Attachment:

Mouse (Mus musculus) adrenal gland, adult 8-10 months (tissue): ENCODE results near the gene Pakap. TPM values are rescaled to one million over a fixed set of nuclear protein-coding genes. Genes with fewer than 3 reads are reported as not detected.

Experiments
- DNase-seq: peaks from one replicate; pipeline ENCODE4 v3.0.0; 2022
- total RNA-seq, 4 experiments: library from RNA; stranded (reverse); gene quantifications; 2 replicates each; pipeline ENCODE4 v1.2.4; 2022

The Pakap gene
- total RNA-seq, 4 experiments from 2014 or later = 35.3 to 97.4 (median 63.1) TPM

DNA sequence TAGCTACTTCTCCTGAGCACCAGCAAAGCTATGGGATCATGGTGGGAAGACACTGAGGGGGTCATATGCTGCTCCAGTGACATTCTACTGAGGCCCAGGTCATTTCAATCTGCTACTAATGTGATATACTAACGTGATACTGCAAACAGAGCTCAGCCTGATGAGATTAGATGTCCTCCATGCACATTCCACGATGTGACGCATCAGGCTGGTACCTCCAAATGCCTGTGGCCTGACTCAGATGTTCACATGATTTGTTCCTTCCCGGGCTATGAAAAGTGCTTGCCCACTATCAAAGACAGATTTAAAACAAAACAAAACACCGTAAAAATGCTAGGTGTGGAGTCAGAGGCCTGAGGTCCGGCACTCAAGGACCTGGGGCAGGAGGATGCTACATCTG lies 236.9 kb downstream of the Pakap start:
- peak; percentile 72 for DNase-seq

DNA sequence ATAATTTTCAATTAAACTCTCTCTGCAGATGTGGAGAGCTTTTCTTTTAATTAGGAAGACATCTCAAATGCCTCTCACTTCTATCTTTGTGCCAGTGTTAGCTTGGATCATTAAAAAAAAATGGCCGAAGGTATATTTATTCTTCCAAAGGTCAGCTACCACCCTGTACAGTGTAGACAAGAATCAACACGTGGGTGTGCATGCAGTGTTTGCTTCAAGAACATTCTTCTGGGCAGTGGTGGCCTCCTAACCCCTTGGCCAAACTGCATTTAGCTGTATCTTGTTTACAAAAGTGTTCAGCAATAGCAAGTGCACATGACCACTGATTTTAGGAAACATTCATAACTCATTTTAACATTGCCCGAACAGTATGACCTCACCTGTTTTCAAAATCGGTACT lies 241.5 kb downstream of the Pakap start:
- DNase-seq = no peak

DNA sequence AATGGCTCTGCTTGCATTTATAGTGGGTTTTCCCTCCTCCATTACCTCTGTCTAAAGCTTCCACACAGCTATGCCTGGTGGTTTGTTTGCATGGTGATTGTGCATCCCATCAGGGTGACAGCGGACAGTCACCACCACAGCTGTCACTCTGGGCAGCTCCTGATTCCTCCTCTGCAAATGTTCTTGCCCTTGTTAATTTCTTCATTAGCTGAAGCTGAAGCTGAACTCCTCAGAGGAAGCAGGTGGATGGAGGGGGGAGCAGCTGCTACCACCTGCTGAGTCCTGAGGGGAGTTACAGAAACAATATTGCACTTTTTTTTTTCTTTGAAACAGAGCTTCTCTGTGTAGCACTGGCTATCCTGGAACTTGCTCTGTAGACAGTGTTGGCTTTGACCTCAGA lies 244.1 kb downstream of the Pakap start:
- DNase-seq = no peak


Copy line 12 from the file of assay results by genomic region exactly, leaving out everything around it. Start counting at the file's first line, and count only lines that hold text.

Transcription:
- DNase-seq = no peak